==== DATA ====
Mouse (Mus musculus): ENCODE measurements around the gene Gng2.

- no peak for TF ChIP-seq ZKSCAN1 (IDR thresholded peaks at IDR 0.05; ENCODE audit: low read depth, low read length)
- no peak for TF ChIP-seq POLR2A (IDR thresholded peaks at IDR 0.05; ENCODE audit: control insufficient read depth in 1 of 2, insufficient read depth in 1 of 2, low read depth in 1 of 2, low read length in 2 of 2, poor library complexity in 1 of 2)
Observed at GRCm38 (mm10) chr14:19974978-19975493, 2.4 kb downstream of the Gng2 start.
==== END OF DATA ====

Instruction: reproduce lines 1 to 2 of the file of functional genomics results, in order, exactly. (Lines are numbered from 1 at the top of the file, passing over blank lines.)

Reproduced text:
Mouse (Mus musculus): ENCODE measurements around the gene Gng2.

- no peak for TF ChIP-seq ZKSCAN1 (IDR thresholded peaks at IDR 0.05; ENCODE audit: low read depth, low read length)